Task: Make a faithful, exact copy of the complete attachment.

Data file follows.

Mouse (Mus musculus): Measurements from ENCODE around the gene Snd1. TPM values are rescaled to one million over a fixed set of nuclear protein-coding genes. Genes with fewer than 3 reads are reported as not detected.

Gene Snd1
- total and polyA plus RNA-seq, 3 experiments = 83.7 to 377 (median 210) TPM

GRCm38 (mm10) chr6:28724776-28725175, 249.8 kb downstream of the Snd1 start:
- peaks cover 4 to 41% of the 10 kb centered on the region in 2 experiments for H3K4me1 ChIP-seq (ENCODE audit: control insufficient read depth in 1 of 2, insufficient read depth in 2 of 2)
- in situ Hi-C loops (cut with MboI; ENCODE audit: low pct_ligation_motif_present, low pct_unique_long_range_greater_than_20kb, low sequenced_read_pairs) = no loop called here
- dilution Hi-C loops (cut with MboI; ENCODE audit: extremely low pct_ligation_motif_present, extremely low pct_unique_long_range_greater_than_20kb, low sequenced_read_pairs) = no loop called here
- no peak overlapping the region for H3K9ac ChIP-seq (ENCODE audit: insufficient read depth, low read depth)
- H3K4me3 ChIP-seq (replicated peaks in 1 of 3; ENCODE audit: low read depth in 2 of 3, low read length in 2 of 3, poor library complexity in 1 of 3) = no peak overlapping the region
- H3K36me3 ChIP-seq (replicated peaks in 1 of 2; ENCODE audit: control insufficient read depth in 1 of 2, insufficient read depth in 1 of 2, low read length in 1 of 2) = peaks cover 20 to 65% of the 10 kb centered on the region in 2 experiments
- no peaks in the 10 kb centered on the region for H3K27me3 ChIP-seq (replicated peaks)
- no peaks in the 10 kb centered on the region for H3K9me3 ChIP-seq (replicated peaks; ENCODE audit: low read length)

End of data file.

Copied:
Mouse (Mus musculus): Measurements from ENCODE around the gene Snd1. TPM values are rescaled to one million over a fixed set of nuclear protein-coding genes. Genes with fewer than 3 reads are reported as not detected.

Gene Snd1
- total and polyA plus RNA-seq, 3 experiments = 83.7 to 377 (median 210) TPM

GRCm38 (mm10) chr6:28724776-28725175, 249.8 kb downstream of the Snd1 start:
- peaks cover 4 to 41% of the 10 kb centered on the region in 2 experiments for H3K4me1 ChIP-seq (ENCODE audit: control insufficient read depth in 1 of 2, insufficient read depth in 2 of 2)
- in situ Hi-C loops (cut with MboI; ENCODE audit: low pct_ligation_motif_present, low pct_unique_long_range_greater_than_20kb, low sequenced_read_pairs) = no loop called here
- dilution Hi-C loops (cut with MboI; ENCODE audit: extremely low pct_ligation_motif_present, extremely low pct_unique_long_range_greater_than_20kb, low sequenced_read_pairs) = no loop called here
- no peak overlapping the region for H3K9ac ChIP-seq (ENCODE audit: insufficient read depth, low read depth)
- H3K4me3 ChIP-seq (replicated peaks in 1 of 3; ENCODE audit: low read depth in 2 of 3, low read length in 2 of 3, poor library complexity in 1 of 3) = no peak overlapping the region
- H3K36me3 ChIP-seq (replicated peaks in 1 of 2; ENCODE audit: control insufficient read depth in 1 of 2, insufficient read depth in 1 of 2, low read length in 1 of 2) = peaks cover 20 to 65% of the 10 kb centered on the region in 2 experiments
- no peaks in the 10 kb centered on the region for H3K27me3 ChIP-seq (replicated peaks)
- no peaks in the 10 kb centered on the region for H3K9me3 ChIP-seq (replicated peaks; ENCODE audit: low read length)